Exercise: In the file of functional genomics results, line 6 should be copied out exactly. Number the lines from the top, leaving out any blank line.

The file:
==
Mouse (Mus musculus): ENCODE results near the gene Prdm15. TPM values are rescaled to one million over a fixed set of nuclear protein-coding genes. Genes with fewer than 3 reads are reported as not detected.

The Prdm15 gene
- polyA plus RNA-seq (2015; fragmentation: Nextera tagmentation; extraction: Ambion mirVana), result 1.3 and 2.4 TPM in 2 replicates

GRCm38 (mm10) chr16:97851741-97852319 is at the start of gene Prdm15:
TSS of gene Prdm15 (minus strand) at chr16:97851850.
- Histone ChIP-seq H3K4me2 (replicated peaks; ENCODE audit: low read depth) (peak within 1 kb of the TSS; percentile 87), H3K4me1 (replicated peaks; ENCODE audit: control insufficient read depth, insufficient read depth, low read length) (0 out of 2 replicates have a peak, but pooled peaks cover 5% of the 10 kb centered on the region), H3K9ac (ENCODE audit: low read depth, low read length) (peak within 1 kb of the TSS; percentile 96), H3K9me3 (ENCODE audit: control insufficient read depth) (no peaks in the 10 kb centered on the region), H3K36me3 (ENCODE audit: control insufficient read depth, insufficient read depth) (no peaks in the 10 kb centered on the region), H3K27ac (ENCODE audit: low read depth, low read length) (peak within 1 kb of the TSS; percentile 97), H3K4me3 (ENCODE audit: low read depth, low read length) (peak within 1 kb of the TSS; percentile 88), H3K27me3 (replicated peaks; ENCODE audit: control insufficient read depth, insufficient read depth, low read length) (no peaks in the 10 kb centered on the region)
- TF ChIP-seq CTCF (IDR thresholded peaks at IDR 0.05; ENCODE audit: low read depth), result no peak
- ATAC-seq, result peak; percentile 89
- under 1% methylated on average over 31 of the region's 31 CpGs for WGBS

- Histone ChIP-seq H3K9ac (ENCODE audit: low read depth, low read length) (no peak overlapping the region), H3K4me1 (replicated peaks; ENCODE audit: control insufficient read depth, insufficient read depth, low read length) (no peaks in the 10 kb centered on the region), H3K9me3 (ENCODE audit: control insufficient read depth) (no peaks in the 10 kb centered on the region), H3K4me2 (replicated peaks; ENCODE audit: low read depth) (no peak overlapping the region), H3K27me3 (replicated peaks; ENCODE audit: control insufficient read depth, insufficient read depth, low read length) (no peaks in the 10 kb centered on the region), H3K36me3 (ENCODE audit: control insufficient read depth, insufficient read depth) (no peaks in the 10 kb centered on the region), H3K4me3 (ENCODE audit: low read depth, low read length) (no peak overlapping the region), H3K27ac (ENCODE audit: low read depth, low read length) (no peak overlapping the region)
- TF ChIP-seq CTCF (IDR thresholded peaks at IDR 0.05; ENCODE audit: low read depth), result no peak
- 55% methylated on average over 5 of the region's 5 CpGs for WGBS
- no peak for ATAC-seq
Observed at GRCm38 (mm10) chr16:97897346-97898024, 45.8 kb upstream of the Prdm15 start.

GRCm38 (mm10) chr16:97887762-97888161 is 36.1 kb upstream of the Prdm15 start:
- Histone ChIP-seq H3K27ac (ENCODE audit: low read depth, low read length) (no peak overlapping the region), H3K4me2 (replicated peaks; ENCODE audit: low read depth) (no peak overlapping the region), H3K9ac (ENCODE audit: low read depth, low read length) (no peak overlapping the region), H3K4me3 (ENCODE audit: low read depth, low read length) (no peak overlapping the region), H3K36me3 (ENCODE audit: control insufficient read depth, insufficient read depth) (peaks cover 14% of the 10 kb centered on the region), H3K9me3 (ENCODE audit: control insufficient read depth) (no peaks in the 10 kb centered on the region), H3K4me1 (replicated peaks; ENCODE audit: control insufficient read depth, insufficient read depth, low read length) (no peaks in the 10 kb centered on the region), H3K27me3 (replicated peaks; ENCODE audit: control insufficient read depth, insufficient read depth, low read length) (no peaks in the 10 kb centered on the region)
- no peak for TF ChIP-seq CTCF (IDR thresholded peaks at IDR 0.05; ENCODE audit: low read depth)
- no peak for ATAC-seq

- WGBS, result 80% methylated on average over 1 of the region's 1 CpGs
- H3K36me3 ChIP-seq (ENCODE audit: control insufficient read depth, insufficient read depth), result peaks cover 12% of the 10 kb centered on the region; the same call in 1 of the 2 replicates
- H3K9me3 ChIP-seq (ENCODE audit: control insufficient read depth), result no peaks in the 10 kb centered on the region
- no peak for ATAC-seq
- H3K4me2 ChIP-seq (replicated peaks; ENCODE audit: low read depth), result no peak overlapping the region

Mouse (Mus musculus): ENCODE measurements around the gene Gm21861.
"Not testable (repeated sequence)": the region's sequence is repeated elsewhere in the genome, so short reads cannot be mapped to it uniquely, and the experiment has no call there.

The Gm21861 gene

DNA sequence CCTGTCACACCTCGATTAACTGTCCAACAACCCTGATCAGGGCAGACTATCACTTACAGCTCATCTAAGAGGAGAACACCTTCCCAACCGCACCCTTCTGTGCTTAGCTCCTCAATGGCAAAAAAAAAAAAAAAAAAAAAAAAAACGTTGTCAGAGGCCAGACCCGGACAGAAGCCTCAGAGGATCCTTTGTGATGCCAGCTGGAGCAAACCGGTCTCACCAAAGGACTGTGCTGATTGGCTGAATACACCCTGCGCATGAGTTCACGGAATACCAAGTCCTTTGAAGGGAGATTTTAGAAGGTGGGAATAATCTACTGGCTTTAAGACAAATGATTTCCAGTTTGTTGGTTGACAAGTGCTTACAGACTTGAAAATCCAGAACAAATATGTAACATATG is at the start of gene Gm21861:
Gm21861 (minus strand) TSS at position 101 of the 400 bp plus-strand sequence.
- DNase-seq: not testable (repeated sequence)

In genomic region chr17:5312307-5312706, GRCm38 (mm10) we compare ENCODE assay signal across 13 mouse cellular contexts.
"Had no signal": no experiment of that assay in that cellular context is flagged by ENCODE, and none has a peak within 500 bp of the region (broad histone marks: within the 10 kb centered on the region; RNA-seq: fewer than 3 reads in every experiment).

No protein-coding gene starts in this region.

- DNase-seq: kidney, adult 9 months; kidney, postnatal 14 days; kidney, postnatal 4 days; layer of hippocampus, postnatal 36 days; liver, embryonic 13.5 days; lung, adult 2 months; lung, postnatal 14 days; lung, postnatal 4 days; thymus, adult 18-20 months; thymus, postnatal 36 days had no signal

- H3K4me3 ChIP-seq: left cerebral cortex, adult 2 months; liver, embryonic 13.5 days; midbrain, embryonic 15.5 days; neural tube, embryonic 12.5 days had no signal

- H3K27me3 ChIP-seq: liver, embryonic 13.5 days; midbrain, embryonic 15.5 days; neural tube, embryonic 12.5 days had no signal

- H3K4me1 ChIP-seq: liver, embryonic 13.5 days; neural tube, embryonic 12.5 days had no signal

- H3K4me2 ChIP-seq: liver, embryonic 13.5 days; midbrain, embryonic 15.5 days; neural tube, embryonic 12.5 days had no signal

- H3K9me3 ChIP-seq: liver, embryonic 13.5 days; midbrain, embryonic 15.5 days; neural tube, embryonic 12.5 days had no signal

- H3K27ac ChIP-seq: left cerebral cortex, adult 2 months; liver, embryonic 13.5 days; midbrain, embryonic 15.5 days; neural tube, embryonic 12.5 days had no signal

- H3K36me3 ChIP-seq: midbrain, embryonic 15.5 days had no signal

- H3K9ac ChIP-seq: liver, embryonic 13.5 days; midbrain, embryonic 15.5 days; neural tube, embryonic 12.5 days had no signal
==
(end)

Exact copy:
- Histone ChIP-seq H3K4me2 (replicated peaks; ENCODE audit: low read depth) (peak within 1 kb of the TSS; percentile 87), H3K4me1 (replicated peaks; ENCODE audit: control insufficient read depth, insufficient read depth, low read length) (0 out of 2 replicates have a peak, but pooled peaks cover 5% of the 10 kb centered on the region), H3K9ac (ENCODE audit: low read depth, low read length) (peak within 1 kb of the TSS; percentile 96), H3K9me3 (ENCODE audit: control insufficient read depth) (no peaks in the 10 kb centered on the region), H3K36me3 (ENCODE audit: control insufficient read depth, insufficient read depth) (no peaks in the 10 kb centered on the region), H3K27ac (ENCODE audit: low read depth, low read length) (peak within 1 kb of the TSS; percentile 97), H3K4me3 (ENCODE audit: low read depth, low read length) (peak within 1 kb of the TSS; percentile 88), H3K27me3 (replicated peaks; ENCODE audit: control insufficient read depth, insufficient read depth, low read length) (no peaks in the 10 kb centered on the region)